The First Freedoms
The Privacy Amendments
The 5th Amendment
The 6th Amendment
Civil Trials
The Interpretive Rules

Demand for (and Resistance to) the United States Bill of Rights

Judicial Review

Marbury v. Madison

The first time the Supreme Court declared any portion of a law to be unconstitutional was 1803, in the celebrated case of Marbury v. Madison. In this case, the Court established the principle that judges could declare a law void if it was found to be contrary to the Constitution.  This power has come to be called judicial review.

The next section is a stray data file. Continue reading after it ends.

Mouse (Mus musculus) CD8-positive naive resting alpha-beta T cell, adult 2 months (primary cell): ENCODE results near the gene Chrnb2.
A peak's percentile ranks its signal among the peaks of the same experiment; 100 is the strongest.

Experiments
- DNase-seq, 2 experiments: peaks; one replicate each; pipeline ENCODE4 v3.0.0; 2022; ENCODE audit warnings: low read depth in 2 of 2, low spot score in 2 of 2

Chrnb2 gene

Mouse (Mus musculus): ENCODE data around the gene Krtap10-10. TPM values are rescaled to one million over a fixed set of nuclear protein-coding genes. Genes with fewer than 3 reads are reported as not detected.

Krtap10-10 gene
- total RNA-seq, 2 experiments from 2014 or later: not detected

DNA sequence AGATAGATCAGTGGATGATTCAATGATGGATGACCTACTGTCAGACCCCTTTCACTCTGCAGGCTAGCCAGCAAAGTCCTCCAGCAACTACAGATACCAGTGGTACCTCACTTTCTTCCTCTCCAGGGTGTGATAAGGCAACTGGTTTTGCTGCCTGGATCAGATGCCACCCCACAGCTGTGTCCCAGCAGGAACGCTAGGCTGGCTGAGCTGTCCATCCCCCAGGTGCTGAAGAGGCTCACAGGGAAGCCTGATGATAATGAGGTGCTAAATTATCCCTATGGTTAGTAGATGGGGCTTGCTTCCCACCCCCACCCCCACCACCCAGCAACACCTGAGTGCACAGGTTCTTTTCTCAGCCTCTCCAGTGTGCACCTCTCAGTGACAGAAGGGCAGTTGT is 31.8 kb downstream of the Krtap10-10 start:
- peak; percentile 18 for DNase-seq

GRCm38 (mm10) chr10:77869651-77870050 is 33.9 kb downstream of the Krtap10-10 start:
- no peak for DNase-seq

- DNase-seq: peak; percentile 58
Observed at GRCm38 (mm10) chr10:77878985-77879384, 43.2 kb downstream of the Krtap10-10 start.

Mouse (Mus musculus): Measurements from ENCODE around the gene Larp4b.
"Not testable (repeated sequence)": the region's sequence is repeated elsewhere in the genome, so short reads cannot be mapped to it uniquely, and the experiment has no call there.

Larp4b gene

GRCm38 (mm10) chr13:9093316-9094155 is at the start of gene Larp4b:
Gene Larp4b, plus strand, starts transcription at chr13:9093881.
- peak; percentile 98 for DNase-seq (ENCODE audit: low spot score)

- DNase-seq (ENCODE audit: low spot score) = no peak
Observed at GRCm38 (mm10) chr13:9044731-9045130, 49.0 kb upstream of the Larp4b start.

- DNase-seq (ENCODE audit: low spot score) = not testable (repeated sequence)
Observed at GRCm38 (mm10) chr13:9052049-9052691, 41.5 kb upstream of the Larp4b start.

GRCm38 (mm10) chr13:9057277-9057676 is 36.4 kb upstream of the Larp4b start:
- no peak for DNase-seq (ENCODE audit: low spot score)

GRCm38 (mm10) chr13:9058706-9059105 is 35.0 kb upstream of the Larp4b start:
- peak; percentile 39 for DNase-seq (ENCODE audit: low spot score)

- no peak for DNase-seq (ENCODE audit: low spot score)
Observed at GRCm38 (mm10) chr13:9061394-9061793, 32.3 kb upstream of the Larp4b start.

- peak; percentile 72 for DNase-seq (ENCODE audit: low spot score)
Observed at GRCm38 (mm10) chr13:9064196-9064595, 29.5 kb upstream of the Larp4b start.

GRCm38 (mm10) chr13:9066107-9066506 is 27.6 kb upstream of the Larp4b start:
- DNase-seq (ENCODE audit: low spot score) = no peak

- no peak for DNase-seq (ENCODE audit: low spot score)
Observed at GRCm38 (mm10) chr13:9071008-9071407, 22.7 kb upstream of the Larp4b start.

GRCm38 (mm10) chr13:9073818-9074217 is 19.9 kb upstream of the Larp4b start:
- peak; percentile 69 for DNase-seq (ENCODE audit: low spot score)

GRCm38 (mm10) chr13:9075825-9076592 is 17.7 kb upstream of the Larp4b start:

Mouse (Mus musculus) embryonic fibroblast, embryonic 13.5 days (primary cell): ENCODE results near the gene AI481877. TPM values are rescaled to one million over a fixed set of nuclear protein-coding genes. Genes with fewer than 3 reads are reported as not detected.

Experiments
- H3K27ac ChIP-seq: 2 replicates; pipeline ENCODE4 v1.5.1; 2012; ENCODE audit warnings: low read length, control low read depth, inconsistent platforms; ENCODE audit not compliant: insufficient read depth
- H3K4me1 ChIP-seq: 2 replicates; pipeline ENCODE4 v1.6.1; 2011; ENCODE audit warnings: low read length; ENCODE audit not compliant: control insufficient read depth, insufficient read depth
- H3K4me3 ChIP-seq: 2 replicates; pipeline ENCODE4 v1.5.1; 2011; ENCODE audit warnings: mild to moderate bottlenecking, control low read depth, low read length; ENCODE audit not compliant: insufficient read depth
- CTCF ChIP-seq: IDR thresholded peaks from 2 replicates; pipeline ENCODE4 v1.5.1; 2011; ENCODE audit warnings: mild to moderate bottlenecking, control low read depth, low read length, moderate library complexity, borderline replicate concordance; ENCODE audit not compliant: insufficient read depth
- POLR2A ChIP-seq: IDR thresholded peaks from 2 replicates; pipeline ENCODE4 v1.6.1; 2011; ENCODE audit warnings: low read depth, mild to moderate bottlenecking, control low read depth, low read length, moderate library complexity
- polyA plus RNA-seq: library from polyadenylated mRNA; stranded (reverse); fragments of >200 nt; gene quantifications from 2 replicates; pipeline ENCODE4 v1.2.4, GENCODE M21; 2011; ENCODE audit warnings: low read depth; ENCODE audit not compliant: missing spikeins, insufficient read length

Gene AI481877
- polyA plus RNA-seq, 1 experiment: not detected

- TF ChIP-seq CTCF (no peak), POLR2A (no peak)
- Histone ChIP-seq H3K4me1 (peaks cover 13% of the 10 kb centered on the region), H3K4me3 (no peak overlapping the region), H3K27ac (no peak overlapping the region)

The finding of Marbury, the first exercise of judicial review by the Supreme Court, was merely that one provision in the Judiciary Act that Congress had passed in 1789 was not warranted by the Constitution.  In other words, judicial review was first used to keep the federal government within the bounds established by the Constitution.  It was many decades before the Courts did use a provision from the Bill of Rights to strike down a congressional act. And the first case to do so was the Dred Scott decision of 1857, in which the Court held that outlawing slavery in the territories would deprive slaveholders of their property “without due process of law,” as required by the 5th Amendment. This was not an auspicious beginning for establishing the authority of the Supreme Court as the defender of individual rights.